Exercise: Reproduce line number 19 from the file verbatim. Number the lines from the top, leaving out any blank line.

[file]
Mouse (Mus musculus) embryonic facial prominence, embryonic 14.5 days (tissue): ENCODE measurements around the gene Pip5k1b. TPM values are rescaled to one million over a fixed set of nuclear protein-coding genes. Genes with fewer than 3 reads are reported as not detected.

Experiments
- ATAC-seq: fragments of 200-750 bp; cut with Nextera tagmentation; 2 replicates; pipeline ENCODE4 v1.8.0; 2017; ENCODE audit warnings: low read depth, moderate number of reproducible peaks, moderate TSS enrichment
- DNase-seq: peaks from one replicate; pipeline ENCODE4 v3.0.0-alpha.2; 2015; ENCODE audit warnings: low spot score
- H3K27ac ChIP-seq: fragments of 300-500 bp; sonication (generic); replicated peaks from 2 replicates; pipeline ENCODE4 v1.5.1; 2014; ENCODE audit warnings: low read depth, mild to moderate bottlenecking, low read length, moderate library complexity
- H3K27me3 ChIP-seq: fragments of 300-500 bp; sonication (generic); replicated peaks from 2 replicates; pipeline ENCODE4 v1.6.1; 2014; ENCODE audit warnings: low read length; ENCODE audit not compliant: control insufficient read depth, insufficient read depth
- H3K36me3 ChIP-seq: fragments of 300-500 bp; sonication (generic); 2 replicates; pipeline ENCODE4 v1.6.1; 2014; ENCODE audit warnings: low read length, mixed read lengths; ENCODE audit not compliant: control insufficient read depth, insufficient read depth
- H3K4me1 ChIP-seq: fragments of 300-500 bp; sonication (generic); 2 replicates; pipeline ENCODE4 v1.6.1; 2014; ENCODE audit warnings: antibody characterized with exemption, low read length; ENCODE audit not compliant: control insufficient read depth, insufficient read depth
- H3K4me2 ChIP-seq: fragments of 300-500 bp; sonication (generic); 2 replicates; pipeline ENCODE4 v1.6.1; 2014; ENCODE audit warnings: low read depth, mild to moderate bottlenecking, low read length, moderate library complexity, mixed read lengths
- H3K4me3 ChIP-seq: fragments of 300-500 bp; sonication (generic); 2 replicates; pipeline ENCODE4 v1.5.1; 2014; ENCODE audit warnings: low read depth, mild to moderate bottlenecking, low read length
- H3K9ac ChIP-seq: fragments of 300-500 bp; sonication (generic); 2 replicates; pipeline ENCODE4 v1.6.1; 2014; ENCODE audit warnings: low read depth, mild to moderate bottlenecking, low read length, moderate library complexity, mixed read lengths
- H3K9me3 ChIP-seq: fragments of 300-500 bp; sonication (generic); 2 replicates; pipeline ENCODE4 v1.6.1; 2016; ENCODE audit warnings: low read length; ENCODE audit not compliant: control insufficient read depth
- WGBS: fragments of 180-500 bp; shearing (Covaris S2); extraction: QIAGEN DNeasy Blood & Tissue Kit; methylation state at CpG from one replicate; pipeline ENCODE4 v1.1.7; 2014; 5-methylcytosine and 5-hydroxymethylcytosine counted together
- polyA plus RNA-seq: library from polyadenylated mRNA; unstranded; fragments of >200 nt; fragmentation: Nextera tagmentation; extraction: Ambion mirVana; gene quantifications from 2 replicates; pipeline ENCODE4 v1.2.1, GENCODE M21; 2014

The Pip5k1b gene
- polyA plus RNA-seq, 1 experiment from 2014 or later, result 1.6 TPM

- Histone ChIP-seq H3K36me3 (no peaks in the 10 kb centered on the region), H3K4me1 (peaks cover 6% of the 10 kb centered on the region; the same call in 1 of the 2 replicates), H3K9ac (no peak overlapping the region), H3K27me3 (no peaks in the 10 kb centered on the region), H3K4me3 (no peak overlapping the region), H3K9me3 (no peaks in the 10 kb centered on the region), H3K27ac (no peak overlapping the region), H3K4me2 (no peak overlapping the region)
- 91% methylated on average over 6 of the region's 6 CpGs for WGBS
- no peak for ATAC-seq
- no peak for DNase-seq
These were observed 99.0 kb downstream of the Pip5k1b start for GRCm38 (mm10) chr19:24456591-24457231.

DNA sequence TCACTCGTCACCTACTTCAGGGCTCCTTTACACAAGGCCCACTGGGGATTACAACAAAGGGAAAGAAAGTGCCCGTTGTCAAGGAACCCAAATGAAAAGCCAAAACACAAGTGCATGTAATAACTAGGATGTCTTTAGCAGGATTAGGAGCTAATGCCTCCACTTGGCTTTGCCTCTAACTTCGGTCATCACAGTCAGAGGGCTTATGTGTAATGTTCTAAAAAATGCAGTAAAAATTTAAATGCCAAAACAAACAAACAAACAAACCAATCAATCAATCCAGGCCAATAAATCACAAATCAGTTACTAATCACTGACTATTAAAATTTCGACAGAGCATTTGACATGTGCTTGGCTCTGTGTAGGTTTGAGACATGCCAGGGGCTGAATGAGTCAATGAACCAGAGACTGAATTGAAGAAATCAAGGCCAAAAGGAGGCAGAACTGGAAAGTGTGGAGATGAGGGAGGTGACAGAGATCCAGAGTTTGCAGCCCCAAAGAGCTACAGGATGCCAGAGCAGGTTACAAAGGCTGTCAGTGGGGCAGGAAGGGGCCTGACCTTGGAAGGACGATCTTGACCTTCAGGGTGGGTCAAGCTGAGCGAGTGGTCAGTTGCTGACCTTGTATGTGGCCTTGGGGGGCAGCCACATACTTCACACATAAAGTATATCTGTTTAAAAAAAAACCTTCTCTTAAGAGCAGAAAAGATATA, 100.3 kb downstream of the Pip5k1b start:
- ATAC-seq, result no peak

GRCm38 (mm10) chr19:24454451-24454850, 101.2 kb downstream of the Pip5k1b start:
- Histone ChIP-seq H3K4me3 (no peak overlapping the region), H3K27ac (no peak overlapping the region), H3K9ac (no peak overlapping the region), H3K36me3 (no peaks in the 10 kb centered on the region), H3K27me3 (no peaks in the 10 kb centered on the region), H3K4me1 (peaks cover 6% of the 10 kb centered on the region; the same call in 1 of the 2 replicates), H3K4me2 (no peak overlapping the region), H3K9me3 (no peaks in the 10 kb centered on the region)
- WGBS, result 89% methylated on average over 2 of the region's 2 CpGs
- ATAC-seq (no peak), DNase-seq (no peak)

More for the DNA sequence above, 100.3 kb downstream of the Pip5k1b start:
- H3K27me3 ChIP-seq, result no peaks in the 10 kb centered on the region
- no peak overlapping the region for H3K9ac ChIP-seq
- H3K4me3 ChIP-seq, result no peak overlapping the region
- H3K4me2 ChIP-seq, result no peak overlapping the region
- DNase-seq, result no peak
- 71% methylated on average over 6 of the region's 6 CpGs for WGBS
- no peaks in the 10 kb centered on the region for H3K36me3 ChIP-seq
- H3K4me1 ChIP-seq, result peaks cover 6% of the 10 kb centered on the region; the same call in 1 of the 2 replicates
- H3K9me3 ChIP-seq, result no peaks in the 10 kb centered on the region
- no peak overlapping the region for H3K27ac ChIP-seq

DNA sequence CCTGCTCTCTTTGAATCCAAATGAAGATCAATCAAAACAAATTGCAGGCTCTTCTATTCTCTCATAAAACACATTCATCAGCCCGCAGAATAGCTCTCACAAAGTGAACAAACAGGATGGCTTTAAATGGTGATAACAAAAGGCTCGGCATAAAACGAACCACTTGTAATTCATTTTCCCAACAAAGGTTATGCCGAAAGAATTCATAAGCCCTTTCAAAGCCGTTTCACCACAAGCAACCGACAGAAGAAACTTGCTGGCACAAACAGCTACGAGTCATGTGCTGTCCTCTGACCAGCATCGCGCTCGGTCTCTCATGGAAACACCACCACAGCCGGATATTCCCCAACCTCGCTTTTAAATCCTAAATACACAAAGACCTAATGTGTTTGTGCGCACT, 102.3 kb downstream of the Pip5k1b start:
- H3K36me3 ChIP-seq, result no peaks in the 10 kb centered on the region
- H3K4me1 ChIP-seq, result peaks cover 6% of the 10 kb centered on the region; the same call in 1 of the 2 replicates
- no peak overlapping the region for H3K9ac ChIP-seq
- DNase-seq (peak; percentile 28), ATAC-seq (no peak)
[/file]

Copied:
- no peak for ATAC-seq